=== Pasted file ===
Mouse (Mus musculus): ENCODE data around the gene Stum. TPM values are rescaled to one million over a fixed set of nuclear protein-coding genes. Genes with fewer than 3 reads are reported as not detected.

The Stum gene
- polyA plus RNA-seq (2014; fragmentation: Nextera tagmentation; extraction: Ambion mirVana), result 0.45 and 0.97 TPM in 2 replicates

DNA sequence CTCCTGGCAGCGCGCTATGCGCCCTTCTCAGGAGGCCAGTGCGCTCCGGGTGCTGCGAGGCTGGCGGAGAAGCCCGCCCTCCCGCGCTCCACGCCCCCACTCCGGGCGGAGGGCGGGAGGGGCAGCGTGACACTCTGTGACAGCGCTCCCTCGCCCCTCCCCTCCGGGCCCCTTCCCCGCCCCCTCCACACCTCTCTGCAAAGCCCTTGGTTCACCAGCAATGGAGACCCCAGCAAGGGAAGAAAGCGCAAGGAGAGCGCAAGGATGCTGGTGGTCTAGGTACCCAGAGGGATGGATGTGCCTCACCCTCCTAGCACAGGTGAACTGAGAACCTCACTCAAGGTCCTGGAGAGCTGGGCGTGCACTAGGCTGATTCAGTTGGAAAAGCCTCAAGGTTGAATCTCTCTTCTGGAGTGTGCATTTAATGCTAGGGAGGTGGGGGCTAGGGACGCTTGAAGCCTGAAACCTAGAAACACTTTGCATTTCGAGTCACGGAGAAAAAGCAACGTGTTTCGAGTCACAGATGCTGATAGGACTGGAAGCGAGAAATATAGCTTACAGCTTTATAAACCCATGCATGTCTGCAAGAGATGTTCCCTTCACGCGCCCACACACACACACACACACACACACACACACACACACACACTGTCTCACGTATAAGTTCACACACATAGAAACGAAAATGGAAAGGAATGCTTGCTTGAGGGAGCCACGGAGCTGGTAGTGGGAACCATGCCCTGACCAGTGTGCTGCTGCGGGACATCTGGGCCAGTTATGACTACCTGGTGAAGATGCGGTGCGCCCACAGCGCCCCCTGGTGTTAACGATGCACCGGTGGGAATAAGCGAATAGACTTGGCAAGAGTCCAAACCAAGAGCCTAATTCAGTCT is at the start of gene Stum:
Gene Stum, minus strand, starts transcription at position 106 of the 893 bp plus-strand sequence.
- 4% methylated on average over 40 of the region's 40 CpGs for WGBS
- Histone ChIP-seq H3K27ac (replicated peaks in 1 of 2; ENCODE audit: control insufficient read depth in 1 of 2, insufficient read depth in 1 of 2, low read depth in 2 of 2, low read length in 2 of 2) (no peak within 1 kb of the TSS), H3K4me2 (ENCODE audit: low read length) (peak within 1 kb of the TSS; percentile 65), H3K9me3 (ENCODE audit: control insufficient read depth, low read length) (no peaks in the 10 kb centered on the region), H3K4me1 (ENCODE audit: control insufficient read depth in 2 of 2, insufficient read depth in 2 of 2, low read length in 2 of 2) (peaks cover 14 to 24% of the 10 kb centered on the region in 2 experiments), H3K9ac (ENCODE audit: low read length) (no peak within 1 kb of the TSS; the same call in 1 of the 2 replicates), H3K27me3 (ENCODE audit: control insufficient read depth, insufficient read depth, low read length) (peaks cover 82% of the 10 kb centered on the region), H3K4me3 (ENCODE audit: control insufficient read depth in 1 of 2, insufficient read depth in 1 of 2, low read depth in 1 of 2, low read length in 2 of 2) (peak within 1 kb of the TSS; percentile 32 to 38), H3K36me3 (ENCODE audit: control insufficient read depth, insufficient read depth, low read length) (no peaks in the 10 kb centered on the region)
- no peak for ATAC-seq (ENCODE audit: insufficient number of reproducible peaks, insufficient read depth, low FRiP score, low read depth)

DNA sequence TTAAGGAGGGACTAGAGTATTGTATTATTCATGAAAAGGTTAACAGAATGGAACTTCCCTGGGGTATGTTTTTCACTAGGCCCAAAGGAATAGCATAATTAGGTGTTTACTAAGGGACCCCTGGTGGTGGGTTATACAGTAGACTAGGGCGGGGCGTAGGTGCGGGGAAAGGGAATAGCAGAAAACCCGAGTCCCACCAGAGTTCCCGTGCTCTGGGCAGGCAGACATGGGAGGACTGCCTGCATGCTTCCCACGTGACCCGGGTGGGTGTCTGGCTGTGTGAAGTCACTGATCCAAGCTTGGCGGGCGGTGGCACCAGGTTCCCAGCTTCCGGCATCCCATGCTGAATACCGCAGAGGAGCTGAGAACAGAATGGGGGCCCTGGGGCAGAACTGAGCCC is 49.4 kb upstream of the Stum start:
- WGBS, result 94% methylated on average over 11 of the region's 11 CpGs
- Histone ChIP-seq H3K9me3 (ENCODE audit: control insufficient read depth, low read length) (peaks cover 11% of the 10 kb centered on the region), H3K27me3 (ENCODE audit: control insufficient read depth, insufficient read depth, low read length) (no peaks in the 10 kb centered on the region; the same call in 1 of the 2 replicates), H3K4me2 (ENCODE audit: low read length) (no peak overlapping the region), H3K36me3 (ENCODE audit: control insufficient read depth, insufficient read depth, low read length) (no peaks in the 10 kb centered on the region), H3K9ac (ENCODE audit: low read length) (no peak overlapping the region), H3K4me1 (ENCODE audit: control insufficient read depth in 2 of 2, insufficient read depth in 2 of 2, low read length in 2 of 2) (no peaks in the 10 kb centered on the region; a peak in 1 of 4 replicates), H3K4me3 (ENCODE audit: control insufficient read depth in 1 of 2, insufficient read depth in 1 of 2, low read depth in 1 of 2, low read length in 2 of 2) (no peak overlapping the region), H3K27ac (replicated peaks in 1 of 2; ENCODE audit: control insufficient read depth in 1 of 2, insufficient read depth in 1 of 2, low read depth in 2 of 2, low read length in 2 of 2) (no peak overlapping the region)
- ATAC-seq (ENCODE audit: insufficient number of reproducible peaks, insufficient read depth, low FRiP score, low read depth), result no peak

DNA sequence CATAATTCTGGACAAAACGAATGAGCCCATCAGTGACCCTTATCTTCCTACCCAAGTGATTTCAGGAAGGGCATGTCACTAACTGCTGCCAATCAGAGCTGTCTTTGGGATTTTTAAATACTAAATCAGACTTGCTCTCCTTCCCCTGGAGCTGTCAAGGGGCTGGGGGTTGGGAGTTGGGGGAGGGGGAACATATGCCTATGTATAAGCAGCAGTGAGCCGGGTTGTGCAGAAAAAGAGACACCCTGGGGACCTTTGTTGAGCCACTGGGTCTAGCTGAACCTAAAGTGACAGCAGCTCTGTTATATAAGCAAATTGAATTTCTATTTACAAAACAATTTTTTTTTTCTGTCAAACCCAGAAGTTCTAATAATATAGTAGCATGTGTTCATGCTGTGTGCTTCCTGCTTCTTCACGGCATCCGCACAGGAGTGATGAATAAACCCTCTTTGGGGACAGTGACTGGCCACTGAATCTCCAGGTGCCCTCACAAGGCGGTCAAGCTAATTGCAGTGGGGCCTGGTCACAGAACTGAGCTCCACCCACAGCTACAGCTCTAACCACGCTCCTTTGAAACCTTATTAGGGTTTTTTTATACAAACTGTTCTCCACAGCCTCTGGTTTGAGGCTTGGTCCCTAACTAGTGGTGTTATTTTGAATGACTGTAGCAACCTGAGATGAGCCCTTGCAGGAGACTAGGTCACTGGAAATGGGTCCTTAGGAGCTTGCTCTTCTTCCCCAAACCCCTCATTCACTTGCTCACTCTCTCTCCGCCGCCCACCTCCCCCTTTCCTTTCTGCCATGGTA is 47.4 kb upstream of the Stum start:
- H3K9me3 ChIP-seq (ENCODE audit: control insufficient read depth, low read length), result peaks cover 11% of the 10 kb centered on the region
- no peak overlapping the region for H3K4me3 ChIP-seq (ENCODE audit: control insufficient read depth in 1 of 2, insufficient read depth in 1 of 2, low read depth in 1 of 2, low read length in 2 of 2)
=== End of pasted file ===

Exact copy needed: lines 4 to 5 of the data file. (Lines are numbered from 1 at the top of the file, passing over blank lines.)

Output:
DNA sequence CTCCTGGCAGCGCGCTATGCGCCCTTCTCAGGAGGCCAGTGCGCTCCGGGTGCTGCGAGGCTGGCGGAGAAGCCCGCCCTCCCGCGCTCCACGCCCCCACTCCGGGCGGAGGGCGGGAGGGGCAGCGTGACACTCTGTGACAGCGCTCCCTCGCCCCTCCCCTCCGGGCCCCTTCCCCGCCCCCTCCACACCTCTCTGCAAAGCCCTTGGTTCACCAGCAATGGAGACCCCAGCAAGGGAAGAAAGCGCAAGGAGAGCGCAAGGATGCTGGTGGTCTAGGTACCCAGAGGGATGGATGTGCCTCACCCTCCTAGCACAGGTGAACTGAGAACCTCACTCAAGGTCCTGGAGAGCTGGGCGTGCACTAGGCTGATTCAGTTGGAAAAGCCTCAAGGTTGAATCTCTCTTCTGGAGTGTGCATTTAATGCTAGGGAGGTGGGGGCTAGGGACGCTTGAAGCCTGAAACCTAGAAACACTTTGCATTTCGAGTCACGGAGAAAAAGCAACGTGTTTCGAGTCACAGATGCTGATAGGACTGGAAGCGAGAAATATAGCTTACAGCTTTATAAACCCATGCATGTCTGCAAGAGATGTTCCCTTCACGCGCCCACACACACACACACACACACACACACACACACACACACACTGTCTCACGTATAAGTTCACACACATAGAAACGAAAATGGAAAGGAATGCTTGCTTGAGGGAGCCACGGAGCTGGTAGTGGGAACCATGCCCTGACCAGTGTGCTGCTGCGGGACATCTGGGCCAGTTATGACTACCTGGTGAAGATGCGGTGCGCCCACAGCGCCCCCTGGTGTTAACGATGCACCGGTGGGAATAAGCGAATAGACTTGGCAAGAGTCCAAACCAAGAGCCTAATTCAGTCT is at the start of gene Stum:
Gene Stum, minus strand, starts transcription at position 106 of the 893 bp plus-strand sequence.